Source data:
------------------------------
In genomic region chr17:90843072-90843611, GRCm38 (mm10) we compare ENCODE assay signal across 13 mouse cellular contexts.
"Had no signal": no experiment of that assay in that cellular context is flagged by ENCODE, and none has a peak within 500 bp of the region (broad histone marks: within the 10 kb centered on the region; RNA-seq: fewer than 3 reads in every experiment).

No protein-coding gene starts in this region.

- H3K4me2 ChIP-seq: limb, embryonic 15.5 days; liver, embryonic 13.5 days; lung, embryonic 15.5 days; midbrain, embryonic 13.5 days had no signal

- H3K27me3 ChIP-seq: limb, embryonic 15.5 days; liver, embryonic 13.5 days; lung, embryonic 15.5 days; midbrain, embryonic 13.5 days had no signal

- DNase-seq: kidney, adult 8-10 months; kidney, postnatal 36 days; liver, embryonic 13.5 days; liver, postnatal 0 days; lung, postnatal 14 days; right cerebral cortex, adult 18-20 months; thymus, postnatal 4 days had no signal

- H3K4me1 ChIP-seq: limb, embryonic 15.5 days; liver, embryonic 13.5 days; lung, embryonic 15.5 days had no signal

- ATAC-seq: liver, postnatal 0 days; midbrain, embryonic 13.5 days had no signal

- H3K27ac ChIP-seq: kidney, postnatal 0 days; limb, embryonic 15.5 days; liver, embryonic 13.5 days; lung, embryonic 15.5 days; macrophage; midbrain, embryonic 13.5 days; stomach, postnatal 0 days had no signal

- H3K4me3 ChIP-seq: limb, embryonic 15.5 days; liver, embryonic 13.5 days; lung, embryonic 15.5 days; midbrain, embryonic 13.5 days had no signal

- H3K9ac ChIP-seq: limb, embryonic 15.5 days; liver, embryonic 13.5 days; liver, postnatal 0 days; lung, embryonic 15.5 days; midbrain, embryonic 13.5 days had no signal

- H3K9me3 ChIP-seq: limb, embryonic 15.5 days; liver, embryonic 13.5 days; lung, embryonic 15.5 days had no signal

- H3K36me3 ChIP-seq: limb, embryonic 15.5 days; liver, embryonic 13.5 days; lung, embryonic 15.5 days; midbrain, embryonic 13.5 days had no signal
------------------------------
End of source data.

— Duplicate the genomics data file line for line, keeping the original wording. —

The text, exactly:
In genomic region chr17:90843072-90843611, GRCm38 (mm10) we compare ENCODE assay signal across 13 mouse cellular contexts.
"Had no signal": no experiment of that assay in that cellular context is flagged by ENCODE, and none has a peak within 500 bp of the region (broad histone marks: within the 10 kb centered on the region; RNA-seq: fewer than 3 reads in every experiment).

No protein-coding gene starts in this region.

- H3K4me2 ChIP-seq: limb, embryonic 15.5 days; liver, embryonic 13.5 days; lung, embryonic 15.5 days; midbrain, embryonic 13.5 days had no signal

- H3K27me3 ChIP-seq: limb, embryonic 15.5 days; liver, embryonic 13.5 days; lung, embryonic 15.5 days; midbrain, embryonic 13.5 days had no signal

- DNase-seq: kidney, adult 8-10 months; kidney, postnatal 36 days; liver, embryonic 13.5 days; liver, postnatal 0 days; lung, postnatal 14 days; right cerebral cortex, adult 18-20 months; thymus, postnatal 4 days had no signal

- H3K4me1 ChIP-seq: limb, embryonic 15.5 days; liver, embryonic 13.5 days; lung, embryonic 15.5 days had no signal

- ATAC-seq: liver, postnatal 0 days; midbrain, embryonic 13.5 days had no signal

- H3K27ac ChIP-seq: kidney, postnatal 0 days; limb, embryonic 15.5 days; liver, embryonic 13.5 days; lung, embryonic 15.5 days; macrophage; midbrain, embryonic 13.5 days; stomach, postnatal 0 days had no signal

- H3K4me3 ChIP-seq: limb, embryonic 15.5 days; liver, embryonic 13.5 days; lung, embryonic 15.5 days; midbrain, embryonic 13.5 days had no signal

- H3K9ac ChIP-seq: limb, embryonic 15.5 days; liver, embryonic 13.5 days; liver, postnatal 0 days; lung, embryonic 15.5 days; midbrain, embryonic 13.5 days had no signal

- H3K9me3 ChIP-seq: limb, embryonic 15.5 days; liver, embryonic 13.5 days; lung, embryonic 15.5 days had no signal

- H3K36me3 ChIP-seq: limb, embryonic 15.5 days; liver, embryonic 13.5 days; lung, embryonic 15.5 days; midbrain, embryonic 13.5 days had no signal